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NAC MVP: Roundpoint kept defenders at bay

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It should come as no surprise that Salmon River junior defenseman Dalton Roundpoint did a good job shutting down the top scorers on other teams this season.

Several times a week in practice Roundpoint had to go against teammates who made up four of the top five scorers in the Northern Athletic Conference.

After tussling with teammates Skylar Thomas, Dalston Day, Kason Tarbell and Kyle Lewis, Roundpoint could breathe easier when he played against his opponents in games.

“I think that was a big plus for all of our defense,” Salmon River coach Jim Barnes said. “They are all excellent (offensive) players, really shifty, and (defenders) really have to be on their toes in practice. I think that was a big help for him.”

Said Roundpoint, “It helps a lot that (Salmon River’s attackers) are the way they are. They are good.”

As good as the attackers were, it was Roundpoint who emerged as the top player for the Shamrocks this season. He was not only named the Times NAC All-North Most Valuable Player, he was also named Section 10’s All-American.

“It was kind of a surprise, but he’s been playing a lot of fall lacrosse and summer lacrosse,” Barnes said. “I think it was a surprise how well he actually did in the Section and against other teams. He really grew into a leadership category. He really took control of the defense and his overall play improved.”

Salmon River went 17-1 this season, losing only to Cazenovia (12-8) in a first-round game of the state Class C playoffs.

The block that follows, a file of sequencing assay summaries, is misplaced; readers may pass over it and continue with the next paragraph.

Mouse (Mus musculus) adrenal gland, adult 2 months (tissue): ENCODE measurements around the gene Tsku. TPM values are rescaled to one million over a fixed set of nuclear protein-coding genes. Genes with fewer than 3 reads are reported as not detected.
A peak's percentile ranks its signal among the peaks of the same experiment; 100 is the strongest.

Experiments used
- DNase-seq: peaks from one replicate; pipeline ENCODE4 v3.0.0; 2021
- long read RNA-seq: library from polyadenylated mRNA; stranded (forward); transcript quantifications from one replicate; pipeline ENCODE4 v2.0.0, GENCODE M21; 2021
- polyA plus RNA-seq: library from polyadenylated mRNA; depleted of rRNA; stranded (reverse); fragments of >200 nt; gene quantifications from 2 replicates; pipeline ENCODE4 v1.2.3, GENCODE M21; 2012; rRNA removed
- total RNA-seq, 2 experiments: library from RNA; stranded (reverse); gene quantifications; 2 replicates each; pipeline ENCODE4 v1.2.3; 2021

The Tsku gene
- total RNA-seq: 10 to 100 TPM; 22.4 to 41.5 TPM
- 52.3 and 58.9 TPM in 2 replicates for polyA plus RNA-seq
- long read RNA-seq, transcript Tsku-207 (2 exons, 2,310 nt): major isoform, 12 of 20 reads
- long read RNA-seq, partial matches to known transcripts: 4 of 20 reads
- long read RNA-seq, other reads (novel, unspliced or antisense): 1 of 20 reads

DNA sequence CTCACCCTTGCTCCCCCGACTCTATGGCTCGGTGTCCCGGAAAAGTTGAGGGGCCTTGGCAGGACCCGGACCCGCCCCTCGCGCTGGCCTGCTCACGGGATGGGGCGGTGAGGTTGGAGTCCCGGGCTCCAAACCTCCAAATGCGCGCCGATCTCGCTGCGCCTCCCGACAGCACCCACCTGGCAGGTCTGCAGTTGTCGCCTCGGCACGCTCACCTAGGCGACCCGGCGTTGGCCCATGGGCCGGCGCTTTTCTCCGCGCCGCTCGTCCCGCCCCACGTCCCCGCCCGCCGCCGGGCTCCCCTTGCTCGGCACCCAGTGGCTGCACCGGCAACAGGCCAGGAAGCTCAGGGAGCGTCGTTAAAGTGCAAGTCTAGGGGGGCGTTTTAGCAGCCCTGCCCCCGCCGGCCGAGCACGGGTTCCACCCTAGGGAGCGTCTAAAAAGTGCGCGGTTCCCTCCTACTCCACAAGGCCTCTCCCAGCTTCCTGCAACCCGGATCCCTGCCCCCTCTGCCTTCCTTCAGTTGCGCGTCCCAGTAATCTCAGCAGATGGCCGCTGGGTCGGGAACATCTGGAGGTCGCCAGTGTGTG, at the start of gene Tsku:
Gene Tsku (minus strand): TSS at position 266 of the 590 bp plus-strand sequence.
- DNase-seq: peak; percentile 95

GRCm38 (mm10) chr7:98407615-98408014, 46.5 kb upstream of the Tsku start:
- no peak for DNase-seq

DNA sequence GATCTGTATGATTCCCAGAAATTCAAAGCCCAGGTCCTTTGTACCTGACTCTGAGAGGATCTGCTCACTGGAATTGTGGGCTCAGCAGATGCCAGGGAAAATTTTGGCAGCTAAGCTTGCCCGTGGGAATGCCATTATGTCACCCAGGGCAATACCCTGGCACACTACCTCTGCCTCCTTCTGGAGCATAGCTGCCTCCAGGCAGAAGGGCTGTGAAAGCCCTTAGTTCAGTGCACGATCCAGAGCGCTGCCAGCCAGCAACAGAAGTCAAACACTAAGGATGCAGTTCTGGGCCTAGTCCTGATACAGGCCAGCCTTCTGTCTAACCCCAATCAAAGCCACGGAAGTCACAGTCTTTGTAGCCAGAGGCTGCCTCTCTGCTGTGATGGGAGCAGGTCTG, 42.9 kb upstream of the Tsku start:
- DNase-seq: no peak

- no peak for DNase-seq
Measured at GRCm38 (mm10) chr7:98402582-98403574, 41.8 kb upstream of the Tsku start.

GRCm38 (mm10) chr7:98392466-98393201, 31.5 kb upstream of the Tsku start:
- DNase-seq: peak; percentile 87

Led by Roundpoint, the Shamrocks defense gave up only 91 goals in 18 games.

“His positioning is really good,” Barnes said. “His takeaway and his stick skills are right on top as is his picking up the ball and passing, transitions. He’s just as good offensively. We used him as a midfielder in the state playoff game against Cazenovia and he played really well, scored a goal.

“I think, even through a game from the start to the end, he does a really excellent job of taking away strengths and knowing what his tendencies are. I noticed that throughout games. It’s tough when you are covering one guy. He will get open and score. But when it came down to his position, and playing the system, he did an excellent job.”

Playing against good players in practice is not the only reason Roundpoint has been an effective defender.

He plays a lot of indoor box lacrosse, where he is an attacker, so he knows what opponents are thinking.

“You have to really play the body and not go for the stick fakes,” Roundpoint said.

The accolades that came late in the season surprised both Barnes and Roundpoint, who realize that in a sport like lacrosse it is usually the attackers with big scoring numbers who get the attention.

“Usually for All-American you throw your offensive players in,” Barnes said. “I was surprised (other coaches) noticed him. As soon as I mentioned his name and the stuff he’s done a lot of them were agreeing.”

Said Roundpoint, “Defense doesn’t usually get recognized a lot. The players of the game are usually offensive. It really surprised me. I didn’t think my name was up for it.”

Being named Section 10’s All-American could provide a boost for Roundpoint’s goal of playing lacrosse at the NCAA Division I level.

“My favorite schools right now are probably Duke and Cornell,” Roundpoint said.

Said Barnes, “He’s been getting looked at by the local schools here. He has some Division I schools talking to him and Division III schools. Things will open up for him next year. I could see him playing Division I. He’s got the size (6-foot-2) and speed and talent. He’s very coachable and he can really understand the different positions.”



The Roundpoint file

Hometown: Awkesasne

Parents: Paul and Renee

Siblings: Trevor Roundpoint, Trent Jacobs.

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